Elaine Heyl-Taylor, known to friends as Lainey, was one of some 200 people honored in a ceremony across from City Hall Wednesday evening.
“Lainey was a talented artist,” recalled Jaclynn Ries of the Veterans MultiService Center.
Ries told a crowd of several hundred, many holding candles, that Heyl-Taylor was loved by many. She was a disabled U.S. Air Force veteran and had just completed a housing application when she was killed in a hit-and-run accident this summer. She was 37.
Kevin died unexpectedly of a drug overdose over the summer. David Malloy with the treatment center NHS Parkside Recovery said that doesn’t minimize what he was trying to do to better himself.
“I think if Kevin was here, he’d want me to say that a hundreds times, that no matter how hopeless you feel you always have an opportunity to live two lives in one lifetime,” Malloy said.
As part of the annual tradition, now in its 21st year, city and community leaders read the names of people who had experienced homelessness at some point in their lives and had died this year.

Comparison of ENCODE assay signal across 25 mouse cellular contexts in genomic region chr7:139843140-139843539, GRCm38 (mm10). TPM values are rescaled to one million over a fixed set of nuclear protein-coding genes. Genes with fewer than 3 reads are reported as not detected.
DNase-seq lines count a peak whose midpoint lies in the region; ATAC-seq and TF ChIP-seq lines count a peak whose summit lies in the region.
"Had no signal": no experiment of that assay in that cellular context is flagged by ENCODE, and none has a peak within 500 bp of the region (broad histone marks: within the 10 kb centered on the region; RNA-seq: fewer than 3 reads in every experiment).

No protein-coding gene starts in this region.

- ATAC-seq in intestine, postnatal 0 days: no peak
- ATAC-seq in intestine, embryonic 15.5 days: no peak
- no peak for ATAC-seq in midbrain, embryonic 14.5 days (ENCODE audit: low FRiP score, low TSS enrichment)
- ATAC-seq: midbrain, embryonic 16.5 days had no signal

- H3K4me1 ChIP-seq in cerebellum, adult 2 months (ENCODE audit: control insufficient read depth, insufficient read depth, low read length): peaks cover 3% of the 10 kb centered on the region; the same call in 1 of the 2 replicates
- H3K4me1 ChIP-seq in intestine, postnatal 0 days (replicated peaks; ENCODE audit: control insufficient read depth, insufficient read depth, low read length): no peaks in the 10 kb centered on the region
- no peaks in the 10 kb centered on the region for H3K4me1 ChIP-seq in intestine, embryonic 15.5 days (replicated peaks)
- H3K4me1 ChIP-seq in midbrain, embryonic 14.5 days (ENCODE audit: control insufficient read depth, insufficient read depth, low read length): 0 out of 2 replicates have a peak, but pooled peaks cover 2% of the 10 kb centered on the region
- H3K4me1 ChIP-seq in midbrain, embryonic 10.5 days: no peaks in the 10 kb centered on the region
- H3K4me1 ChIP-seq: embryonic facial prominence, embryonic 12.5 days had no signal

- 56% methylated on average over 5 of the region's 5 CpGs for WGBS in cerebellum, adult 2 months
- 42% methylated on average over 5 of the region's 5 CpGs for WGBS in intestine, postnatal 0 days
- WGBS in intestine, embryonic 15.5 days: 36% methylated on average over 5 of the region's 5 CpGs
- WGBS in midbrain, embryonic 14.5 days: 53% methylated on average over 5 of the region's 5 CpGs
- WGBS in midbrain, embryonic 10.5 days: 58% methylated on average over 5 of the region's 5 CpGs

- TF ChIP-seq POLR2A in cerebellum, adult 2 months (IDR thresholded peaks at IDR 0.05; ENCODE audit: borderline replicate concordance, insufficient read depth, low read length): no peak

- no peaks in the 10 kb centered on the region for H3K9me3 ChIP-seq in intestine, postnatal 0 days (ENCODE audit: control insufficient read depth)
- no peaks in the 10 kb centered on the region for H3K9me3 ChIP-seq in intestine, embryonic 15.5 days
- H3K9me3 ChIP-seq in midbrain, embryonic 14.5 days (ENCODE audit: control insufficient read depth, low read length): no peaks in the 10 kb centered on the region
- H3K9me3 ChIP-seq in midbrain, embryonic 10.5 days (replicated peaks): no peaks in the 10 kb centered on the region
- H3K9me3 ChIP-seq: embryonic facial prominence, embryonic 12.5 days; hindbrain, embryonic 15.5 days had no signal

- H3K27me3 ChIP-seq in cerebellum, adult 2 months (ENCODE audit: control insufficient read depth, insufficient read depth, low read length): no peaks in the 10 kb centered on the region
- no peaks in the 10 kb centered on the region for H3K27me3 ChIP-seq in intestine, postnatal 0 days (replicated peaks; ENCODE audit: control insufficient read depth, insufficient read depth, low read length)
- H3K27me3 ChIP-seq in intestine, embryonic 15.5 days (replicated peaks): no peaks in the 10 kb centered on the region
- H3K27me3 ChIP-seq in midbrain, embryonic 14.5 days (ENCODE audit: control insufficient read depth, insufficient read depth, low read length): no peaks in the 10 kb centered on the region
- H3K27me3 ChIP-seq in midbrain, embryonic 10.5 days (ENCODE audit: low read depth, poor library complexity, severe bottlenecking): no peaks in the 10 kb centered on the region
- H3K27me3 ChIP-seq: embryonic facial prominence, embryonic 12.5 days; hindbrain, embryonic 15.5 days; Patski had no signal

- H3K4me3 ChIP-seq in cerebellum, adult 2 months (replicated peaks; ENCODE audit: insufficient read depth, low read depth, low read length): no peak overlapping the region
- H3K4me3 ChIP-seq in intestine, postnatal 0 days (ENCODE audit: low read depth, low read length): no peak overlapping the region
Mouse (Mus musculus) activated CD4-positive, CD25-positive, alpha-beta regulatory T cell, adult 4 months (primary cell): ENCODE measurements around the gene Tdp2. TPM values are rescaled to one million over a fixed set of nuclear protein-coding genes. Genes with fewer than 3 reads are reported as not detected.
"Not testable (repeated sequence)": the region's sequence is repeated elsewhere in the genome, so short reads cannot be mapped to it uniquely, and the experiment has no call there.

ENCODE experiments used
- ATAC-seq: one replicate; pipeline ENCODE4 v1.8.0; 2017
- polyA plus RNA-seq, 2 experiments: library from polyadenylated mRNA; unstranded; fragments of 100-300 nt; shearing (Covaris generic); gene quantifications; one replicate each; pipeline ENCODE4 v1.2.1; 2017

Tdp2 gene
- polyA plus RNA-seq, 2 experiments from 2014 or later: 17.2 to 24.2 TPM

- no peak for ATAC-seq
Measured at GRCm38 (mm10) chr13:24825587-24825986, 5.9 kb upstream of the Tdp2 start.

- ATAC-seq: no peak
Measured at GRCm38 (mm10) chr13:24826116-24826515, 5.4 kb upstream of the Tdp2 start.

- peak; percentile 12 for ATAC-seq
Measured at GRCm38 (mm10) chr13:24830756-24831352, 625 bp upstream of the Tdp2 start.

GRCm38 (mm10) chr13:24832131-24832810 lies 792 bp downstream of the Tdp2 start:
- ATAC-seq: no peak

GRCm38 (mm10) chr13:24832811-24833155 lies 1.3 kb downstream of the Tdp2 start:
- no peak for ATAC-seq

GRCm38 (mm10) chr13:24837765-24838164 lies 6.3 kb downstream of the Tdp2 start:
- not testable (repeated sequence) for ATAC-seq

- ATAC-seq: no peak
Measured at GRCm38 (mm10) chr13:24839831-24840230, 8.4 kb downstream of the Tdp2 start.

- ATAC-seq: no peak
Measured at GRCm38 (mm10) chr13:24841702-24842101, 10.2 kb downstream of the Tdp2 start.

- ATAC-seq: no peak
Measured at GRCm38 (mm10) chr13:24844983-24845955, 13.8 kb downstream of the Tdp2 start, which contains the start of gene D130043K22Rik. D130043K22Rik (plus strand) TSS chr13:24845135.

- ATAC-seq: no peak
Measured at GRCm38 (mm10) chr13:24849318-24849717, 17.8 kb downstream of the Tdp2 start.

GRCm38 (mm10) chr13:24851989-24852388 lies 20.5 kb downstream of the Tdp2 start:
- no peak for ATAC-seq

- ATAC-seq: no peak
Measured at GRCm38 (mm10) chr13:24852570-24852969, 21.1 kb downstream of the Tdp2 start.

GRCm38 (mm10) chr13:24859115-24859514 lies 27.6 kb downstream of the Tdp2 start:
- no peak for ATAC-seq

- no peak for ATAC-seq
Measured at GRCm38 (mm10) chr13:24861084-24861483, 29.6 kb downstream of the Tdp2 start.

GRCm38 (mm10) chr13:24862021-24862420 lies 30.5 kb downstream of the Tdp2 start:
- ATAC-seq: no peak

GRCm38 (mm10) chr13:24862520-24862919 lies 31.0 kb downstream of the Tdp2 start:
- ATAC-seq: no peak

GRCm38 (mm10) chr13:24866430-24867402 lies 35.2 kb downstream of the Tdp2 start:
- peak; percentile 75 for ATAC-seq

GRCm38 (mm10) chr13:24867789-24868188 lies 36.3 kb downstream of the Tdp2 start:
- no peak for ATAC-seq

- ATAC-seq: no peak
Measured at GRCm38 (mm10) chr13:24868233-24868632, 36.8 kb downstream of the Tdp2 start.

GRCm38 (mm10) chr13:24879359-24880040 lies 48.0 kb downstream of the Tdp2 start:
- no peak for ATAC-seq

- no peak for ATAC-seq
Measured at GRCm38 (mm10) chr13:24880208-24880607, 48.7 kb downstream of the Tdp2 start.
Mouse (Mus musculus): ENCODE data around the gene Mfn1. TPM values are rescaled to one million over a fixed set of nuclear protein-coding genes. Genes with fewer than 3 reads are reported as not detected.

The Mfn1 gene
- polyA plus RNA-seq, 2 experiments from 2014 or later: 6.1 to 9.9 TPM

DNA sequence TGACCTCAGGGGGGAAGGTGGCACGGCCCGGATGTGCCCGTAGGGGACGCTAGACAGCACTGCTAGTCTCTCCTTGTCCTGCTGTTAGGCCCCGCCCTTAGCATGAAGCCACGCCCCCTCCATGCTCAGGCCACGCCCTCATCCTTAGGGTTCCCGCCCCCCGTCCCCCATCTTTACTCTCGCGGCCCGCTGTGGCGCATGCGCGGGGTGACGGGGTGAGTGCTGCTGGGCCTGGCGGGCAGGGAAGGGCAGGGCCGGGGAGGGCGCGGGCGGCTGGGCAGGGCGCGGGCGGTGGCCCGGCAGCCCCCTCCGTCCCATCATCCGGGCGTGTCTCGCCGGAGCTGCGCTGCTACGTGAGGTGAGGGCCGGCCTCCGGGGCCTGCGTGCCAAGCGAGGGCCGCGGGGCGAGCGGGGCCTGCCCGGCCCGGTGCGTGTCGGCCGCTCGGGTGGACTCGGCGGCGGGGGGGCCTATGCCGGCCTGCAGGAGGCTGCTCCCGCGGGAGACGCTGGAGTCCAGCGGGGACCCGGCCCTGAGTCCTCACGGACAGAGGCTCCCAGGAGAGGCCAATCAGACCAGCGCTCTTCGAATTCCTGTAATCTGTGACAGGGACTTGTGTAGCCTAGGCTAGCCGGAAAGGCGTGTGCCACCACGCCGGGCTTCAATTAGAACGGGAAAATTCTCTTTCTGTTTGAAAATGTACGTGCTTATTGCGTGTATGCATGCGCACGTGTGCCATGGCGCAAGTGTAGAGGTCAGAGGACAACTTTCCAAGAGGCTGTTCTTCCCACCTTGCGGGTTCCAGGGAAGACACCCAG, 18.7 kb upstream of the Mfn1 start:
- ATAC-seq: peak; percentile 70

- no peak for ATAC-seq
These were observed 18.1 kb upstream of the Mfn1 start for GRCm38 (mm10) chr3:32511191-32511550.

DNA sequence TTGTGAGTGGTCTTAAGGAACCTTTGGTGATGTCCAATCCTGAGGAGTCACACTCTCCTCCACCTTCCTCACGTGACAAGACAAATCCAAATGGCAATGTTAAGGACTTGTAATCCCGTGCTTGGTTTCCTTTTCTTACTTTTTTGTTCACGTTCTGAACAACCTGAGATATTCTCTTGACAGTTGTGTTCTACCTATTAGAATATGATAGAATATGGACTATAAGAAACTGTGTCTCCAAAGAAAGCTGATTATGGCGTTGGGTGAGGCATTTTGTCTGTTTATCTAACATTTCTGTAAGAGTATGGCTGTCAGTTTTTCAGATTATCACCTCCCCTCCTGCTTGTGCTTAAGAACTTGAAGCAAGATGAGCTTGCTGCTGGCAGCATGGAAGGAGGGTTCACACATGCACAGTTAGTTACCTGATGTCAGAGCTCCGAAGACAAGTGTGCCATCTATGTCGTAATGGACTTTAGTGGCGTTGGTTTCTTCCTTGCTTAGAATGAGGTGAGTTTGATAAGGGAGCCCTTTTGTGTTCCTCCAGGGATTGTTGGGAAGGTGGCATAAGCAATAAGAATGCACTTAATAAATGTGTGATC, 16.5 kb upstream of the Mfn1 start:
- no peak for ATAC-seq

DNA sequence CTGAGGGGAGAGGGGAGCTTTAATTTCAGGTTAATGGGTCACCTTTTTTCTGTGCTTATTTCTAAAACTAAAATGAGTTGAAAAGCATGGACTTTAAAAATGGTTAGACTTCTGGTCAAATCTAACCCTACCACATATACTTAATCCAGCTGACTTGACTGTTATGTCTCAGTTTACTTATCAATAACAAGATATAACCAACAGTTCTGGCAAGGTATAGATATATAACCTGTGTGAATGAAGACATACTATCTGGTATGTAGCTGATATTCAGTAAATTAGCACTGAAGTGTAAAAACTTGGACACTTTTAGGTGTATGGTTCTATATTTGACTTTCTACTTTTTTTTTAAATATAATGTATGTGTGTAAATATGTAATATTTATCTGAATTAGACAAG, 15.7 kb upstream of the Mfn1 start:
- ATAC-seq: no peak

Sister Mary Scullion with Project Home stressed the need to redouble efforts to end homelessness. She pointed to the opioid epidemic and uncertainty surrounding funds for housing subsidies and health care as major challenges looking to 2017.
“The people who’s names we read tonight did not die in vain, but they move us to a deeper commitment to protect the basic social and civic rights of all,” she said. “Because we believe that none of us are home until all of us are home.”
About 700 people are without shelter in Philadelphia, based on a city count taken in early 2016.